Appeal for more black people to donate blood in Greater Manchester

Date published: 15 October 2019


Figures released to mark the end of Sickle Cell Awareness Month (September) show that black people in Greater Manchester are responding to the urgent need for donors.

Over the past year, 7% more black people have started donating blood in Greater Manchester, with a 15% increase within the Manchester district itself.

NHS Blood and Transplant is now urging more black people in Greater Manchester to register as blood donors and save lives because the overall shortage of donors remains.

Joel Bowes is one of the active black donors from Greater Manchester who has donated the most blood.

The 49-year-old has reached 59 blood donations. Each donation can help up to three people so Joel has saved up to 177 lives. He has personal experience of the severity of sickle cell disease. One of Joel’s school friends died from sickle cell complications.

 

Joel Bowes

 

Joel said: “He was a young man – only in his early 20s.

“When I speak to young people I always hammer home the point about sickle cell disease – I’ve only seen black people donating alongside me a few times and we need more.”

Joel started giving blood as a young man himself.

He said: “I read about how in America people got paid for donating blood. I said ‘I wish I could get paid’. My dad couldn’t donate himself but he said ‘if you are going to give, you must give freely’. And that’s the reason I donated. My dad would have given but he couldn’t and if you can give to help someone, you should.”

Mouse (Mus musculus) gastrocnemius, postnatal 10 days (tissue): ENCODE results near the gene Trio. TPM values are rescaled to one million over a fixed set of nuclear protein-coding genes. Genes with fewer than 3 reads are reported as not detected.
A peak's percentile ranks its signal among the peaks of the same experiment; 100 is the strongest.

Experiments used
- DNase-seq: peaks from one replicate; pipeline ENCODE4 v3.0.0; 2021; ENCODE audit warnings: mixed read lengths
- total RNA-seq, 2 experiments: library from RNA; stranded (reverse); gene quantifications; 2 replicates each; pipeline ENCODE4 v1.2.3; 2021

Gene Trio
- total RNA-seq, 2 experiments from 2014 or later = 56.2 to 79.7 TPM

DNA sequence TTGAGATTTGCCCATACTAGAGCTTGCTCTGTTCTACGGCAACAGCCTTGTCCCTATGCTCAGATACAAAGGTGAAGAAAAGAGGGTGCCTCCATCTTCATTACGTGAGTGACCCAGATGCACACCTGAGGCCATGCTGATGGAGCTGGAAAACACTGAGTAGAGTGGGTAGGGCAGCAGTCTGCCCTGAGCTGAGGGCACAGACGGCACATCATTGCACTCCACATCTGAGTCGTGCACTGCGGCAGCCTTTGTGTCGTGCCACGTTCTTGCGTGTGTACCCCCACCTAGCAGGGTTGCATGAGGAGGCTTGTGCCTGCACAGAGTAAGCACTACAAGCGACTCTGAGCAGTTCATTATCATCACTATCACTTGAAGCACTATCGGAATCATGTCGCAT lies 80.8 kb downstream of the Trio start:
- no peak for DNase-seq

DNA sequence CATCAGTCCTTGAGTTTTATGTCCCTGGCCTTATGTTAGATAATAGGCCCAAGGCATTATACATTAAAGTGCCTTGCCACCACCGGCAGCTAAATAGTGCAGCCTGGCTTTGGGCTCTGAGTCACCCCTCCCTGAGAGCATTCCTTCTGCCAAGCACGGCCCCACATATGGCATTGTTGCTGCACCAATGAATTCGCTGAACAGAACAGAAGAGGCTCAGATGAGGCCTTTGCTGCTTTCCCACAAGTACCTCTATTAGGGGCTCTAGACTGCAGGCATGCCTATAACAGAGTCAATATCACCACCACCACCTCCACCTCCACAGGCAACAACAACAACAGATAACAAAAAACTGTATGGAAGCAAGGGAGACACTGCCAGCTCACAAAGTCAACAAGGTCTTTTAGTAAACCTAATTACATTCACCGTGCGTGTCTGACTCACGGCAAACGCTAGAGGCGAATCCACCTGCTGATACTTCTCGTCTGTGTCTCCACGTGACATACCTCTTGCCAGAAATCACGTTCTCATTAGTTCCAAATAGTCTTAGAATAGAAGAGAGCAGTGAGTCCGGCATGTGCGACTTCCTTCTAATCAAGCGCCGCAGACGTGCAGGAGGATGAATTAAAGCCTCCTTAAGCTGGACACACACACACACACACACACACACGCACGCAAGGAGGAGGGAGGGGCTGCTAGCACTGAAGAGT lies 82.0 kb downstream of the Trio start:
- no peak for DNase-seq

He said “You always hear about how people are in need so I kept donating. Mostly I never thought about the race side though I know more and more there is a need for black donors.

“My son and daughter came with me to donate once and I was apologising to the staff saying ‘are they getting in your way?’ They said ‘no’, keep bringing them and hopefully they will donate one say too’.”

People from the same ethnic background are more likely to have the same blood types. However the shortage of black blood donors makes it harder to find the best matched blood for black patients.

Nationally, new NHSBT figures show that the number of black blood donors has grown over the past three years in response to urgent appeals in recent years but the situation is still very serious - NHS Blood and Transplant still needs 40,000 new black donors nationally.

The red blood cells of sickle cell patients form into a sickle or crescent moon shape. These deformed cells can block blood vessels, causing agonising pain, and creating a risk of organ damage, stroke, and death.

Mike Stredder, Director of Blood Donation said: “This month we can celebrate how more and more black people in Greater Manchester are saving lives by donating blood.

“However the shortage of black donors remains, which makes it harder to find the best matched blood for black people, putting them at greater risk of potentially life threatening transfusion reactions.

“Blood donation is quick, easy and safe and we urge people of black heritage in Greater Manchester to register as donors to help save lives.”

Become a blood donor. Register today and book and appointment by calling 0300 123 23 23, downloading the GiveBloodNHS app, or visiting

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